Stories about: multivisceral transplant

In their own words: Six families share the impact of organ donation

This is the season for gratitude and giving, a time to celebrate friends, family, the end of one year and the beginning of a new one. But for a select group, it also is a time to celebrate one of the greatest gifts — the gift of life through organ donation.

Organ donation - Mickey

Mickey was born with a unique combination of congenital heart defects and spent most of his early life at Boston Children’s. He was one day shy of 6 months old when he received his heart transplant, and his family is grateful for every day since. “Mickey has shown us what courage and resiliency look like, and his transplant has taught us the true meaning of giving. He has touched so many lives and because of him, we have met so many amazing children and families, whose hearts and hopes far surpass their diagnoses.”

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Transplant medicine through the years: a brief timeline

NDLM_2014_FacebookProfile11April is National Donate Life month, when people come together to raise awareness about organ donation and encourage others to register themselves as donors.  Donate Life Month is in its 11th year, but organ donation itself dates back much further. In fact, in ancient Greek, Roman and Chinese cultures there are legends of transplants performed by gods and healers, proving that the concept of organ donation is at least thousands of years old. Here’s a quick look at how organ transplantation has progressed over the years:

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Children’s becomes first hospital in New England to complete six organ transplant

The cover of today’s Boston Globe features the beaming face of Alannah Shevenell, a 9 year-old who will be heading home to Maine this morning after a three-month stay at Children’s Hospital Boston.

For just under 100 days Alannah and her grandmother have been staying at Children’s while she received treatment for a rare and aggressive cancer that was compromising several of her internal organs. When all other treatments had failed, Heung Bae Kim, MD, director of Children’s Pediatric Transplant Center (PTC), suggested a multivisceral transplant that would remove Alannah’s tumor and replace the six organs that had been damaged by its presence.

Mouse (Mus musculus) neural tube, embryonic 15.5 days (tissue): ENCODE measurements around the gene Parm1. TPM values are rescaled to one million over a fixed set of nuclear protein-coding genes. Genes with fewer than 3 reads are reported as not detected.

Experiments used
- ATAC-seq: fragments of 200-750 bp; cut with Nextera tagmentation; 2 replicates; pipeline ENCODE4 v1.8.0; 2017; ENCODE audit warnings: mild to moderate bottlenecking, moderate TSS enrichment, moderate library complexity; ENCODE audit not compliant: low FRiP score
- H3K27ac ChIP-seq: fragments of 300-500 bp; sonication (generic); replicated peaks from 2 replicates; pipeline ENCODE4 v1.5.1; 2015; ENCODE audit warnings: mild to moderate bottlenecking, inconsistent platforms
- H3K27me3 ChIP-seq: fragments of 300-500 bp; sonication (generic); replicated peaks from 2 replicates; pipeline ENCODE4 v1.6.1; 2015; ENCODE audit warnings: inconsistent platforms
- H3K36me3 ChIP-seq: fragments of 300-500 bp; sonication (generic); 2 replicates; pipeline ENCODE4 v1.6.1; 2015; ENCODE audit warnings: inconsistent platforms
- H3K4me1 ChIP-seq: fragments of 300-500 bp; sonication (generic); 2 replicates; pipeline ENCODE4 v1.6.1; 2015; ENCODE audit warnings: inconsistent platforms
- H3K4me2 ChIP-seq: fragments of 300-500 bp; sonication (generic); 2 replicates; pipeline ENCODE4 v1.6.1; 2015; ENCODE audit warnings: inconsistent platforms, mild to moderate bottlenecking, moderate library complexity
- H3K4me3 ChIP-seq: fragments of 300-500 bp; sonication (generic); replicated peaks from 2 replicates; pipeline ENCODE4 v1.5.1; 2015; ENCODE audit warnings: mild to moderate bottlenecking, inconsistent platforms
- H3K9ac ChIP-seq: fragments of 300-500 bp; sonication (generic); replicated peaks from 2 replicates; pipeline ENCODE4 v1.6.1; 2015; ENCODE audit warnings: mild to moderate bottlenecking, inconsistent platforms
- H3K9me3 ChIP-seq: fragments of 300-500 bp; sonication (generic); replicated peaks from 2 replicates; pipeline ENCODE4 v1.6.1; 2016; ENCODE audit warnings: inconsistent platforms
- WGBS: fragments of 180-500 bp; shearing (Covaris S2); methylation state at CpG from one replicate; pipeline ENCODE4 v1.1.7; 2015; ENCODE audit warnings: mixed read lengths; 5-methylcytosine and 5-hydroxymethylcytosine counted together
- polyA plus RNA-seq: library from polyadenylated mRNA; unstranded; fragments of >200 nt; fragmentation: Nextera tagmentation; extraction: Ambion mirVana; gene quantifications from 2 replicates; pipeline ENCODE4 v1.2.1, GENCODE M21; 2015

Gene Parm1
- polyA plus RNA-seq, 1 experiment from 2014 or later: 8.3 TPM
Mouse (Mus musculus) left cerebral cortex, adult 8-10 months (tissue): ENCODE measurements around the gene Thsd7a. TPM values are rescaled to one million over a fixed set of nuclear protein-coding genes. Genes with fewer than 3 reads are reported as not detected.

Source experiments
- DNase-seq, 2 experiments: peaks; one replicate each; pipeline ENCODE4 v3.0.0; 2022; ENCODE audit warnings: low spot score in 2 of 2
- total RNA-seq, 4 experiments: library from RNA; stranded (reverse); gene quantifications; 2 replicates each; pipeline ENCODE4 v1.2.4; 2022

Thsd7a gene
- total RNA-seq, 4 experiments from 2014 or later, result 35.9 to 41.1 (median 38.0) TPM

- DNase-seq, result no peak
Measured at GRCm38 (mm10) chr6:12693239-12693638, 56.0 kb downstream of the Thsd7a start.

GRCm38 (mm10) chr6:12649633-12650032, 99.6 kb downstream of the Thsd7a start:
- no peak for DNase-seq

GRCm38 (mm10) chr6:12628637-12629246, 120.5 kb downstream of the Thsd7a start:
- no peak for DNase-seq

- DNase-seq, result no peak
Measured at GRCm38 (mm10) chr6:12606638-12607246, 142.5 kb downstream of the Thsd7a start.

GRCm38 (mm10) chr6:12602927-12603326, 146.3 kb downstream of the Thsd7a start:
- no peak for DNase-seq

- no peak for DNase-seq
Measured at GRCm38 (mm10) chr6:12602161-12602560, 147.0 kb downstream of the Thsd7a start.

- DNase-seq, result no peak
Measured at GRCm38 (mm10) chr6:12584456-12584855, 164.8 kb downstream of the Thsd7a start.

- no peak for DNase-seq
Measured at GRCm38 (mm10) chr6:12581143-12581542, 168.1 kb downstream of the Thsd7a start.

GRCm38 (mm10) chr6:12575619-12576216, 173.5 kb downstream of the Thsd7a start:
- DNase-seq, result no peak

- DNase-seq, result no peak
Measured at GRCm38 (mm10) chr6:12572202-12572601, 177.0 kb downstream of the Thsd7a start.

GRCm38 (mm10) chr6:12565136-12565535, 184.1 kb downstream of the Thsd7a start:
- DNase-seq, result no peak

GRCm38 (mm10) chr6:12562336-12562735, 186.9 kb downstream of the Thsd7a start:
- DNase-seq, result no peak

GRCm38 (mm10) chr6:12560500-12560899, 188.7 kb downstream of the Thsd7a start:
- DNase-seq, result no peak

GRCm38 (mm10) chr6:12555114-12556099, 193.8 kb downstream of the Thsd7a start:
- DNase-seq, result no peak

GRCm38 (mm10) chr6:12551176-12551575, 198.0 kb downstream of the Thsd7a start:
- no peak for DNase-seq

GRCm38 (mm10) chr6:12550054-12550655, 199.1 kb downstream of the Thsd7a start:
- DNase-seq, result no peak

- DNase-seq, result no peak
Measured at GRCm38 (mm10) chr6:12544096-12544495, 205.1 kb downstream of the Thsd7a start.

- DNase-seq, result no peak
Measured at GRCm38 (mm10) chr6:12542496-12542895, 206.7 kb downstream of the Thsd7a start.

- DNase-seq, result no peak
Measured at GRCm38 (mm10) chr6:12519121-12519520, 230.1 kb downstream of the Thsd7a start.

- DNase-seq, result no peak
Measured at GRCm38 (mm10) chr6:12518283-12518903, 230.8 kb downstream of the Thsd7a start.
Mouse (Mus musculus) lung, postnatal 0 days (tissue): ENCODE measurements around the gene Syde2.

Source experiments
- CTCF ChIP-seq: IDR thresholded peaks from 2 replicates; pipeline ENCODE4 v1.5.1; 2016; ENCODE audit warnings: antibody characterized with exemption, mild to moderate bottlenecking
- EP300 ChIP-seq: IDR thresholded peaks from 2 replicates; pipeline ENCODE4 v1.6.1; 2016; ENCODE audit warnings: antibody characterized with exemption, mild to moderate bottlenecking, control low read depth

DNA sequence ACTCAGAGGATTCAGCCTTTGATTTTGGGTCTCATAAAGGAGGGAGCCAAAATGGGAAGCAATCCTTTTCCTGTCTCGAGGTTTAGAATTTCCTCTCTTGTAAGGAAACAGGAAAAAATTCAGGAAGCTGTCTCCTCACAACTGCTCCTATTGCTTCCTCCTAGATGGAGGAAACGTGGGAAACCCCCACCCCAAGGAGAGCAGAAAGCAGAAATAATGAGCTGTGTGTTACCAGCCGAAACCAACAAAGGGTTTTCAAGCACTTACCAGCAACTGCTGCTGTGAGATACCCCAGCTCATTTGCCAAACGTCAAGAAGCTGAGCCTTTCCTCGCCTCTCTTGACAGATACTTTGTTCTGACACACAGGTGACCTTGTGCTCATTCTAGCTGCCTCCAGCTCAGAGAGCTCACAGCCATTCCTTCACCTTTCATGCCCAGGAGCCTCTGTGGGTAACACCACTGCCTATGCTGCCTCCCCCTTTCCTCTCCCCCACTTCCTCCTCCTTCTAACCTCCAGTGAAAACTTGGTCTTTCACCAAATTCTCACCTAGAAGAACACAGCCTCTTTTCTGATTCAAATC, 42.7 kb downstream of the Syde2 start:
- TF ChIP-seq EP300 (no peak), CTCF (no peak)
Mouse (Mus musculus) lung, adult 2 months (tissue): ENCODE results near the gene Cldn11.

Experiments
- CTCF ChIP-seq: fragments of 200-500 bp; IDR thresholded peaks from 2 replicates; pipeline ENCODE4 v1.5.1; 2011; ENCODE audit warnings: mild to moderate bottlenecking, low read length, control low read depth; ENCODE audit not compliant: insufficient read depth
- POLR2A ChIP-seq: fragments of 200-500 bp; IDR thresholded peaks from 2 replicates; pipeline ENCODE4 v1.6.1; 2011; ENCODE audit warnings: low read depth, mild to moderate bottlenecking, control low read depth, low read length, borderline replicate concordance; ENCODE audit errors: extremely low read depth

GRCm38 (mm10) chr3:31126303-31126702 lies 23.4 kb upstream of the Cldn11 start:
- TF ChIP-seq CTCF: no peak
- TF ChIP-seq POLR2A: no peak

Under Kim’s guidance surgeons from Children’s PTC performed the 14-hour procedure. Once Alannah’s tumor was successfully removed doctors took the donor organs, which came from one donor and were kept together as a single unit, and transplanted them into the young girl. Now, a few months later, Alannah is ready to head home, making Children’s PTC the first ever center in New England to successfully transplant six organs in a single procedure— a very impressive number in the field of multivisceral transplantation.

Watch this video from the Boston Globe on Alannah’s treatment:

A multivisceral transplant is one in which the small intestine and liver are replaced, along with one or more of the following organs: spleen, stomach, pancreas or colon.  Multivisceral transplants are used to treat a variety of digestive conditions, with the most common being short bowel syndrome. However, the number of multivisceral transplants performed is significantly lower than procedures involving only one organ; and when you think about the organ transplantation process, it’s easy to understand why.
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A (newfound) appetite for life

What would it be like to live your whole life, unable to eat food? Read about Gwen Lorimier, a patient who couldn’t eat until an intestinal transplant offered her a chance at a normal childhood.

For as long as she can remember, Gwen Lorimier, now 8, wanted nothing more intensely than the ability to eat. To chomp down on a steaming hotdog. To lick vanilla ice cream as it melted down a cone. To snack on cereal while watching cartoons with her big sister, Abby. But eating was merely a fantasy for Gwen. Since the age of 1, her body had mysteriously refused to digest food. To stay alive, Gwen received all her calories and nutrition through an IV. Nothing could pass through her mouth without causing excruciating pain—not even water.

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